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Mine Run, operations near

Early in November, 1863, General Lee was preparing to go into winter quarters near Culpeper Court-house when the National victory at Rappahannock Station and the crossing of that stream by Meade, Nov. 8, caused him, under cover of darkness, to withdraw beyond the Rapidan, and intrench his army on Mine Run and its vicinity, a strong defensive position. Meade lay quietly between the Rappahannock and Rapidan, until late in November, when, his communications being perfect with his supplies and the capital, he undertook a bold movement. He proceeded to attempt to turn the right of the Confederates, and, sweeping round towards Orange Court-house, overwhelm Ewell, turn the works on Mine Run, and effect a lodgment at Orange and Gordonsville. This would involve the perilous measure of cutting loose from his supplies, but he took the risk. He left his trains parked at Richardsville, on the north side of the Rapidan, and moved on the morning of Nov. 26; but instead of crossing that stream in a short time, so as to march rapidly and surprise the Confederates, the whole day was consumed in the passage. It was 10 A. M. the next day before any of the troops reached the designated point, when the movement had become known to the Confederates.

Warren, with 10,000 men, followed by an artillery reserve, was confronted by a large portion of Ewell's corps, and brisk skirmishing began. French's troops, that were to support Warren, did not, for various causes, come up until night, when the latter was so hard pressed that Meade was compelled to send troops from his left to Warren's assistance. These various delays had given Lee ample time to prepare to meet his antagonist, and Meade's plans, so well laid, were frustrated. He concentrated his whole army on the west bank of Mine Run, and [191] extended his fortifications along the line of that stream until they crossed the two highways on which Meade's army lay. In front of all was a strong abatis. Meade, however, resolved to attack Lee, and to Warren was intrusted the task of opening the assault, his whole force being about 26,000 men. He was to make the attack at 8 A. M., Nov. 30.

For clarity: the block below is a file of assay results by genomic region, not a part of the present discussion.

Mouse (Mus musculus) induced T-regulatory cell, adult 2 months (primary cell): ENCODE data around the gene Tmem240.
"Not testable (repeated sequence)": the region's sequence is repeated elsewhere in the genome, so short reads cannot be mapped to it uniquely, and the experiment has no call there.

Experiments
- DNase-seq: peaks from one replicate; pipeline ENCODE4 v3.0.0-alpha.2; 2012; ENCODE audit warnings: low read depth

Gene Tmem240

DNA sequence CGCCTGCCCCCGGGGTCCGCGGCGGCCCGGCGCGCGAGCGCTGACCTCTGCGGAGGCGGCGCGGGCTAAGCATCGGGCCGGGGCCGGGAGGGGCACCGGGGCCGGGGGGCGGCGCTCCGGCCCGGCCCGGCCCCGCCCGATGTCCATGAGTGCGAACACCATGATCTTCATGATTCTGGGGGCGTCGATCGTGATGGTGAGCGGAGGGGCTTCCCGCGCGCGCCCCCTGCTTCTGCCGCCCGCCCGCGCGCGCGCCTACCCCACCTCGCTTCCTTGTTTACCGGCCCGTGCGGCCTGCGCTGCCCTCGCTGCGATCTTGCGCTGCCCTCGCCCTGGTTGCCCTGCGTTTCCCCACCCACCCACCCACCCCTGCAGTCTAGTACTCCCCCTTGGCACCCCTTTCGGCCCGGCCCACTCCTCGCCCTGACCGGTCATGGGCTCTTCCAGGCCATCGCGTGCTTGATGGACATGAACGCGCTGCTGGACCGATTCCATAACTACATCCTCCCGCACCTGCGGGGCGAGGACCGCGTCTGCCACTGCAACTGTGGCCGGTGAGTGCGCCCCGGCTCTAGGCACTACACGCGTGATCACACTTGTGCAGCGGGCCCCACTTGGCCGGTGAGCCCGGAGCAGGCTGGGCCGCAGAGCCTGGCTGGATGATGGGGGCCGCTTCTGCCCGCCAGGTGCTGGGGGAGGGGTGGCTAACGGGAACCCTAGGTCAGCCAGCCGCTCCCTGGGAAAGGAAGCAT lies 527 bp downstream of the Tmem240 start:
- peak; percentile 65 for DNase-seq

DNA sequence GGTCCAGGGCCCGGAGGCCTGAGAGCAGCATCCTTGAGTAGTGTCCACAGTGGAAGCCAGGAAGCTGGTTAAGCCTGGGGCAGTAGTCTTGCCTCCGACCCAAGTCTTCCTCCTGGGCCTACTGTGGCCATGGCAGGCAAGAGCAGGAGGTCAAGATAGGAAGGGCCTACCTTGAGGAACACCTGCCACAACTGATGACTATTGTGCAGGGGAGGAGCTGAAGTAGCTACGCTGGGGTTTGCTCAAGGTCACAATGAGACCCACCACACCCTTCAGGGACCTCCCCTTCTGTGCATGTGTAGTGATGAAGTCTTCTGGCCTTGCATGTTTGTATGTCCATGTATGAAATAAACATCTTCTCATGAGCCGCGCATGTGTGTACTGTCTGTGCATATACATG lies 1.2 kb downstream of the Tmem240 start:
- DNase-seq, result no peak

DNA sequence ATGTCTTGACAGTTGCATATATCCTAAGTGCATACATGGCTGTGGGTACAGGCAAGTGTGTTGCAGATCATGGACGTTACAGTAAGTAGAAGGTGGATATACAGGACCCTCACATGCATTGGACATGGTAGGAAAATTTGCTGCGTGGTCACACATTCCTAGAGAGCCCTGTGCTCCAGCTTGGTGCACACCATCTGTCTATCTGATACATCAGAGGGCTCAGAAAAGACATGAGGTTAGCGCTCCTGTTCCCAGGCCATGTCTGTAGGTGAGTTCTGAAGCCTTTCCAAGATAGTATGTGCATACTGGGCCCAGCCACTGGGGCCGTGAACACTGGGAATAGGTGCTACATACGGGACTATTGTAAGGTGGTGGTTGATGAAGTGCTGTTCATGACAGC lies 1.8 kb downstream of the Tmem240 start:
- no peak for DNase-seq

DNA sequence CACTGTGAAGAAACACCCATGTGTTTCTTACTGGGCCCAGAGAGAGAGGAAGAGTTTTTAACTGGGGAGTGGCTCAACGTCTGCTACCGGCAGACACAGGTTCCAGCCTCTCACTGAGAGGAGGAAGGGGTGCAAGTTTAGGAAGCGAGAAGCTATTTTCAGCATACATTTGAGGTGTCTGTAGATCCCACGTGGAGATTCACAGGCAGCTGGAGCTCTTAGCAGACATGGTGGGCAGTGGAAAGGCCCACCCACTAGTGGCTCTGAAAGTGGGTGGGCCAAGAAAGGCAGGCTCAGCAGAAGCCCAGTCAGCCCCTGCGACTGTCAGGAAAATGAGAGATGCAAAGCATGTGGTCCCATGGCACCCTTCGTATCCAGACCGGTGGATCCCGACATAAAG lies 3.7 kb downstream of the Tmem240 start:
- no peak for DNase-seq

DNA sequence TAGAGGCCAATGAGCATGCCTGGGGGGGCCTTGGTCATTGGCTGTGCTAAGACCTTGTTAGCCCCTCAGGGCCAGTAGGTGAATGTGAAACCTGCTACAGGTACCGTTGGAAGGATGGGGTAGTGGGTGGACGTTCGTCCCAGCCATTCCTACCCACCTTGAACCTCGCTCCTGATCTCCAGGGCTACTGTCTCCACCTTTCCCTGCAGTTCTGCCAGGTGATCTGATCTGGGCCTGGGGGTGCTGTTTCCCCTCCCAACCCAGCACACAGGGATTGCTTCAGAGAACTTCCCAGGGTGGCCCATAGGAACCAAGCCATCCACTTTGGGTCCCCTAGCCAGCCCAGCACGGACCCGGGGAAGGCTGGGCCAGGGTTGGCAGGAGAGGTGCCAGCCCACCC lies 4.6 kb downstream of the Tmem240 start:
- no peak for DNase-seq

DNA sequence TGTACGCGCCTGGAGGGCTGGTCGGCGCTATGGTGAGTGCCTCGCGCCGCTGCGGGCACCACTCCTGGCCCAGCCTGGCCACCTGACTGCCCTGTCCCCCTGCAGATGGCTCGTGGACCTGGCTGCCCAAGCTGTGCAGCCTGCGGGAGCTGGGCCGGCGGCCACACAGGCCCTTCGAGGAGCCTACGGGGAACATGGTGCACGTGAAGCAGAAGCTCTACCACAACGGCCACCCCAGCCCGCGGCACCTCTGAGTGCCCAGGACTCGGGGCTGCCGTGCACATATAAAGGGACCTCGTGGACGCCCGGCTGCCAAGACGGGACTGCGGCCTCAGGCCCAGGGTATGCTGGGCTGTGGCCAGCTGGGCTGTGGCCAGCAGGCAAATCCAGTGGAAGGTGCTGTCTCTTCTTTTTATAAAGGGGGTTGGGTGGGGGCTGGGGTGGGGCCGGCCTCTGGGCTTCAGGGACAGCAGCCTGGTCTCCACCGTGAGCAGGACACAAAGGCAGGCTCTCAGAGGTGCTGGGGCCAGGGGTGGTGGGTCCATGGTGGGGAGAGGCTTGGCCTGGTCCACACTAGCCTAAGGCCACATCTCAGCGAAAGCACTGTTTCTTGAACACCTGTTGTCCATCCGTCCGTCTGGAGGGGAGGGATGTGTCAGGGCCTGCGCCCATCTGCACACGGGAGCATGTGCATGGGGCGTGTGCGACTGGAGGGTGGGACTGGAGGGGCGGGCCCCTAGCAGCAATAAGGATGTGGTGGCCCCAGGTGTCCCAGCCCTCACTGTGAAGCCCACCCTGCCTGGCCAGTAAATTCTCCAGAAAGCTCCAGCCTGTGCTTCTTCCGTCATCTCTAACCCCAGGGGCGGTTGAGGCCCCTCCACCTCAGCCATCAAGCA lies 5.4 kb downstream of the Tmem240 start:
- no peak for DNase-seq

At that hour Meade's batteries on the left and centre were opened, and skirmishers of the latter dashed across Mine Run and drove back those of the Confederates. But Warren's guns were not heard. He had found the Confederates much stronger than he expected, and prudently refrained from attacking. Satisfied that Warren had done wisely, Meade ordered a general suspension of operations. Lee's defences were growing stronger every hour, while Meade's strength was diminishing. His rations were nearly exhausted, and his supply-trains were beyond the Rapidan. To attempt to bring them over might expose them to disaster, for winter was at

The abatis in front of Lee's fortifications.

hand and rain might suddenly swell the streams and make them impassable. Meade therefore determined to sacrifice himself, if necessary, rather than his army. He abandoned the enterprise, recrossed the Rapidan, and went into winter quarters on his old camping-ground between that stream and the Rappahannock.

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Richard Kidder Meade (10)
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